By Yvette O’Dowd
Australian mothers are protected by anti-discrimination laws and it is prohibited to tell them to cease breastfeeding, move away to private spaces or cover up when breastfeeding in public places. Both State and Federal laws recognise the right to breastfeed anywhere a mother and child may legally be receiving goods and services.
However, some people are under the misunderstanding that these laws do not apply in the case of swimming pools. So let’s sort the facts from the fiction.
Babies are permitted to use public pools
There are no age restrictions for entry into public pools. While some parents prefer to wait until a child begins their immunisation schedule, there are no rules requiring this. Most swim schools encourage participation in classes from four months of age. Incontinent people, including infants yet to be toilet trained, are generally required to wear some form of swim nappy or underwear.
Breastfeeding women are permitted to use swimming pools
The production of human milk – colostrum – begins around 16 weeks gestation. After childbirth, this transitions to mature milk around 3-7 days postnatally and is continually produced until after weaning. Some women will continue to produce breastmilk for weeks, months or even years after a child ceases to breastfeed.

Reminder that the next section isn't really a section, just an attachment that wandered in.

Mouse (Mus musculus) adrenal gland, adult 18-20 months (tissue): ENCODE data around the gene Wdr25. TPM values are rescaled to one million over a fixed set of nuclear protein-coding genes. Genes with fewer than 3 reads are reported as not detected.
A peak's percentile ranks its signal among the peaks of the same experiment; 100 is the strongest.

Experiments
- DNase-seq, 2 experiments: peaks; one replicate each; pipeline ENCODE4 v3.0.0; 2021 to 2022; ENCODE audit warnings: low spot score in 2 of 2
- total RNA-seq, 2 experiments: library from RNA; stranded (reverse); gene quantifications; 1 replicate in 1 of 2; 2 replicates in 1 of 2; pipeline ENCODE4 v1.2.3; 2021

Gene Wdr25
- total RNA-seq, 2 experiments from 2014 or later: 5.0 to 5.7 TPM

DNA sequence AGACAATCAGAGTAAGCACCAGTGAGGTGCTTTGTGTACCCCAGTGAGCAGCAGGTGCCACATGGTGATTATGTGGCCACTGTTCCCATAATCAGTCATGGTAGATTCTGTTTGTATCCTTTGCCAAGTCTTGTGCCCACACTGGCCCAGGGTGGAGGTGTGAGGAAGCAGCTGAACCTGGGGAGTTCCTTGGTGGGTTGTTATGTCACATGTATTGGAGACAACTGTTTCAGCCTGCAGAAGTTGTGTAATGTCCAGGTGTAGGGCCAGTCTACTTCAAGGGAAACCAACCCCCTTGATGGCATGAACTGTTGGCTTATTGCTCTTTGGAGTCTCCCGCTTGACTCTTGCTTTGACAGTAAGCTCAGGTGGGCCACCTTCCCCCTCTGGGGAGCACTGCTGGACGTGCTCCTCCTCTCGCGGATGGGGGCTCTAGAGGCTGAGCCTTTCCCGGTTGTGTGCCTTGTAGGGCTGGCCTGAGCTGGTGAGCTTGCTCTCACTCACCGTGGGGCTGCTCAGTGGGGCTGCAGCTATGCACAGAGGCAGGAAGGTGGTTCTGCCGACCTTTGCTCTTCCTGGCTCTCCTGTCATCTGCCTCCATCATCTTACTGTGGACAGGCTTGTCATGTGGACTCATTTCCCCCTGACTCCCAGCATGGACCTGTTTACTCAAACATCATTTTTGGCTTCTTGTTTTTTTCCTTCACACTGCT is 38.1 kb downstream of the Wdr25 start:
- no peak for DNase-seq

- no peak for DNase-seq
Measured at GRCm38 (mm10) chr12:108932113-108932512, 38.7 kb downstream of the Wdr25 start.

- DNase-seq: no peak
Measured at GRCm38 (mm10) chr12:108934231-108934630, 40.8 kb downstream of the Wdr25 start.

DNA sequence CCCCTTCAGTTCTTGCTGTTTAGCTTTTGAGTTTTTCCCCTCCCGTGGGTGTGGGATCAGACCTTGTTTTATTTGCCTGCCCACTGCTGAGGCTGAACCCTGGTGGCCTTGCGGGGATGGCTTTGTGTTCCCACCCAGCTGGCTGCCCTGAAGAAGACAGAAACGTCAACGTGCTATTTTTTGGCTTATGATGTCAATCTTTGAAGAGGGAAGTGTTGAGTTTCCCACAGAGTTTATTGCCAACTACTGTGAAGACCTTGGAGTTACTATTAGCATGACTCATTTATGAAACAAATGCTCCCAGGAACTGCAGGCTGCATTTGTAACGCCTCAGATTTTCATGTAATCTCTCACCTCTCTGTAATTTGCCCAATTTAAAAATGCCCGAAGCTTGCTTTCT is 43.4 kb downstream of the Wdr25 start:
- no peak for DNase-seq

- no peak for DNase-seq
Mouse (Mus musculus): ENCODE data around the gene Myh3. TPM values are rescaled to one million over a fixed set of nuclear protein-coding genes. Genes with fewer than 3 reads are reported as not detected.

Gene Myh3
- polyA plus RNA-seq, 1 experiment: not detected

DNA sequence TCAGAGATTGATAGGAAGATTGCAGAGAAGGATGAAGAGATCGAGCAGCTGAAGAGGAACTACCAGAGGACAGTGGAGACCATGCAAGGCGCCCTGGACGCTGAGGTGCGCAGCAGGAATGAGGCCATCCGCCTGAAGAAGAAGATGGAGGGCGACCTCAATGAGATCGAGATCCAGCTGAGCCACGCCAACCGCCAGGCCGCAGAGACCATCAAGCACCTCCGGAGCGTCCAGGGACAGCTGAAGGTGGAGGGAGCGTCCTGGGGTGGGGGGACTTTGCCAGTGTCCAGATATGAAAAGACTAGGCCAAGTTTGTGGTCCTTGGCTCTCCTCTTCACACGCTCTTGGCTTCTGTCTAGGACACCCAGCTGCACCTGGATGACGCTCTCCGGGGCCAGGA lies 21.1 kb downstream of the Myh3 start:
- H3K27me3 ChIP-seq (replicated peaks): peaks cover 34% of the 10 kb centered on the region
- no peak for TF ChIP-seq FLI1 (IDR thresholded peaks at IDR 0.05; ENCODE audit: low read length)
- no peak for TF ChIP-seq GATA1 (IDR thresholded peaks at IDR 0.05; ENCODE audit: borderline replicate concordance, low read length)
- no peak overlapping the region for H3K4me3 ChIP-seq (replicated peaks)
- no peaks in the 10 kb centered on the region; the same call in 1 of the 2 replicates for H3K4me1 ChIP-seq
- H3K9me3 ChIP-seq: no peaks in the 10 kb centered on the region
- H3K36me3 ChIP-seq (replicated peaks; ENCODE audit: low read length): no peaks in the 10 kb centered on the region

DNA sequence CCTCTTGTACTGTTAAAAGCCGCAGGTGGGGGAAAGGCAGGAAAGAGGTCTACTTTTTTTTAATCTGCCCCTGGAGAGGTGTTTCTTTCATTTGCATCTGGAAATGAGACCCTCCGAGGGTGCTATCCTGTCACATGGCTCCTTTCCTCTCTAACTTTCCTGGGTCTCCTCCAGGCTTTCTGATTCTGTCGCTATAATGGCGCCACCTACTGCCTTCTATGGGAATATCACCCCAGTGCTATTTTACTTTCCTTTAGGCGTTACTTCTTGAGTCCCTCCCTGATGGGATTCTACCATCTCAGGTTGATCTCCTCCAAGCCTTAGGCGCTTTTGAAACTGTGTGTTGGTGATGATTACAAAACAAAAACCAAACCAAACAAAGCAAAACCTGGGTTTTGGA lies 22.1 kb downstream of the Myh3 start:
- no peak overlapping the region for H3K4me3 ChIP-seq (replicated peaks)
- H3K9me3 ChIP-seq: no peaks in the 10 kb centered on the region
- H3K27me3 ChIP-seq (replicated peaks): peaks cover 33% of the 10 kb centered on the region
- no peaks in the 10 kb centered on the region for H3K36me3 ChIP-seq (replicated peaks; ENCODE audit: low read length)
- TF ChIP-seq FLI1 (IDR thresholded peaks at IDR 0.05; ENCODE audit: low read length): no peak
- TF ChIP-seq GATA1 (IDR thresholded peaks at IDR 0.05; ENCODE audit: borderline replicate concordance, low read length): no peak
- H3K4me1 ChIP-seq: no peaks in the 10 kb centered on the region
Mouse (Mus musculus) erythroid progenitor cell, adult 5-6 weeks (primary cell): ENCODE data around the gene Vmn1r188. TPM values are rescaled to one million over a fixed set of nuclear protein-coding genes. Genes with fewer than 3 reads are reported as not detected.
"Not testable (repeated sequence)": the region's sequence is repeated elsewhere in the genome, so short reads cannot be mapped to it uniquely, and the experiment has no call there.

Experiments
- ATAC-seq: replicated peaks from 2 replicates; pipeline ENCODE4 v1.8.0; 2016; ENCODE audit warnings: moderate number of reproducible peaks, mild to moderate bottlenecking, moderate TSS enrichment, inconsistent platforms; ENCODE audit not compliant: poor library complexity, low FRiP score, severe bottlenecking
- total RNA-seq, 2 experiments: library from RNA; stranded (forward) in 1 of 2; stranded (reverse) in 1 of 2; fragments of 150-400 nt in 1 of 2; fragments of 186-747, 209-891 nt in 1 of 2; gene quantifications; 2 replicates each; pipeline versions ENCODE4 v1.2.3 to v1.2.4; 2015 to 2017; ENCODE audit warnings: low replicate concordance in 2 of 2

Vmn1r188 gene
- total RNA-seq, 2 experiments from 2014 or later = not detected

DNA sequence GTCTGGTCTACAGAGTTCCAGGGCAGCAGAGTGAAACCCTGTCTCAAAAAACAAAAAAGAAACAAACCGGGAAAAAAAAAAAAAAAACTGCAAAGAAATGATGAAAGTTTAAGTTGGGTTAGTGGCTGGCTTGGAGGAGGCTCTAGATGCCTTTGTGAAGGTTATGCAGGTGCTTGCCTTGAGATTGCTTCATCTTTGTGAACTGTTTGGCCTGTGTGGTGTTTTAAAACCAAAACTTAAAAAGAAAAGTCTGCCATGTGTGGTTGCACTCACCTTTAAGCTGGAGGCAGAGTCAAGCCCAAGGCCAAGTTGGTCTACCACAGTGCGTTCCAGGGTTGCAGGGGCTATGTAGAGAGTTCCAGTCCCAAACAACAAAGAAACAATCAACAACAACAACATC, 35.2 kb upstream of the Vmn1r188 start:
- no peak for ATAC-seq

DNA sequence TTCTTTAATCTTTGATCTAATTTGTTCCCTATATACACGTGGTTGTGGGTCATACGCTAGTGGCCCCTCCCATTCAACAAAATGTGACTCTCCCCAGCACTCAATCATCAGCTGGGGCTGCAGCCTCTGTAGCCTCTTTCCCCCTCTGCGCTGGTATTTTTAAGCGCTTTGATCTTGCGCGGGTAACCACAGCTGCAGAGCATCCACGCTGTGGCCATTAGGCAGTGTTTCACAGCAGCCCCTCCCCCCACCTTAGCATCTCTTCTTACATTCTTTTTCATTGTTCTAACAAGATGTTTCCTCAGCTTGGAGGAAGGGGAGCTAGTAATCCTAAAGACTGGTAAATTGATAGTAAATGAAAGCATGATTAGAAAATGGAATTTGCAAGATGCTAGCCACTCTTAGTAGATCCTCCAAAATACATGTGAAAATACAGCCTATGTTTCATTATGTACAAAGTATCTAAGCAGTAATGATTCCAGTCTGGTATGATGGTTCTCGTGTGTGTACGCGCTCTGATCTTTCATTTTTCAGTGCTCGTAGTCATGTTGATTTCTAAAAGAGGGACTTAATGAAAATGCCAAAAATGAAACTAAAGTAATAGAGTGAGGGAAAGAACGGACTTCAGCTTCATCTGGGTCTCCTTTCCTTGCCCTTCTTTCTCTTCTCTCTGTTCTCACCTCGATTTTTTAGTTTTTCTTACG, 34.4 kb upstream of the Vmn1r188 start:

While some breasts leak milk between breastfeeds, mostly the fluid remains within the breast until the child latches and removes the milk during a feed. Milk might leak from the second breast while a baby feeds on the first. However, mothers can excrete milk independently of the baby and can leak throughout lactation and even while separated from their baby.
There are no restrictions on lactating women using swimming pools. There is no risk to their milk from chemicals or contaminants in the pool water. It is illegal to prohibit a breastfeeding woman from using a swimming pool or other public space because she is breastfeeding.
The recommended period of breastfeeding is at least two years for each child. Pregnancy plus lactation for each birth is therefore almost three years. The season of childbearing can include short or no periods when the breasts are not lactating between births. A mother of three might be in a state of lactation for the best part of a decade.